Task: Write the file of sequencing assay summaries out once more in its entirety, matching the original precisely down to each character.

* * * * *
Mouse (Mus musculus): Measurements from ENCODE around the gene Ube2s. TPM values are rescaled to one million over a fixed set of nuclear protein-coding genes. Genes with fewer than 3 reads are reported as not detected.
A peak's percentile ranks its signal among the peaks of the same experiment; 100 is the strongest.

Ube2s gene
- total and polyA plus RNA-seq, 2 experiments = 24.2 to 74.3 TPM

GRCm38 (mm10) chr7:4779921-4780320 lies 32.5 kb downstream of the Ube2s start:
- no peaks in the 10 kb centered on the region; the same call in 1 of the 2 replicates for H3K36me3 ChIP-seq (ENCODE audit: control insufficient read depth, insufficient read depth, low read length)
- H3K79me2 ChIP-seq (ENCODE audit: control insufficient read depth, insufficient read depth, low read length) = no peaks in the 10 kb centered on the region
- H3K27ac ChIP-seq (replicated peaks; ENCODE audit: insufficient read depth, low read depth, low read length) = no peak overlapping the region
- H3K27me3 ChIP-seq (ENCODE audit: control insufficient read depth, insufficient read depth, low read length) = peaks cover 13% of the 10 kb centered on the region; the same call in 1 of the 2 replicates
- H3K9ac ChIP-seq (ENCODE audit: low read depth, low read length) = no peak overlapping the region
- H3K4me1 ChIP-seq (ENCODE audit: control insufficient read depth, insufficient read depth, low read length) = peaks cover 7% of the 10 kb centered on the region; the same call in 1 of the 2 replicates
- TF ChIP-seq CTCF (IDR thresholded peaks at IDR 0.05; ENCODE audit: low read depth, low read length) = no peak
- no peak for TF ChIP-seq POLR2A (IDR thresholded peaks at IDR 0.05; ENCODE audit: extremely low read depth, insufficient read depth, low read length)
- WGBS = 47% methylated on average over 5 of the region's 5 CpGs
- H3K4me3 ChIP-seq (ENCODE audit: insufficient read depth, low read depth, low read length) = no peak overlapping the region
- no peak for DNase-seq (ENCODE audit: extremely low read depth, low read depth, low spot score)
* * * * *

Mouse (Mus musculus): Measurements from ENCODE around the gene Ube2s. TPM values are rescaled to one million over a fixed set of nuclear protein-coding genes. Genes with fewer than 3 reads are reported as not detected.
A peak's percentile ranks its signal among the peaks of the same experiment; 100 is the strongest.

Ube2s gene
- total and polyA plus RNA-seq, 2 experiments = 24.2 to 74.3 TPM

GRCm38 (mm10) chr7:4779921-4780320 lies 32.5 kb downstream of the Ube2s start:
- no peaks in the 10 kb centered on the region; the same call in 1 of the 2 replicates for H3K36me3 ChIP-seq (ENCODE audit: control insufficient read depth, insufficient read depth, low read length)
- H3K79me2 ChIP-seq (ENCODE audit: control insufficient read depth, insufficient read depth, low read length) = no peaks in the 10 kb centered on the region
- H3K27ac ChIP-seq (replicated peaks; ENCODE audit: insufficient read depth, low read depth, low read length) = no peak overlapping the region
- H3K27me3 ChIP-seq (ENCODE audit: control insufficient read depth, insufficient read depth, low read length) = peaks cover 13% of the 10 kb centered on the region; the same call in 1 of the 2 replicates
- H3K9ac ChIP-seq (ENCODE audit: low read depth, low read length) = no peak overlapping the region
- H3K4me1 ChIP-seq (ENCODE audit: control insufficient read depth, insufficient read depth, low read length) = peaks cover 7% of the 10 kb centered on the region; the same call in 1 of the 2 replicates
- TF ChIP-seq CTCF (IDR thresholded peaks at IDR 0.05; ENCODE audit: low read depth, low read length) = no peak
- no peak for TF ChIP-seq POLR2A (IDR thresholded peaks at IDR 0.05; ENCODE audit: extremely low read depth, insufficient read depth, low read length)
- WGBS = 47% methylated on average over 5 of the region's 5 CpGs
- H3K4me3 ChIP-seq (ENCODE audit: insufficient read depth, low read depth, low read length) = no peak overlapping the region
- no peak for DNase-seq (ENCODE audit: extremely low read depth, low read depth, low spot score)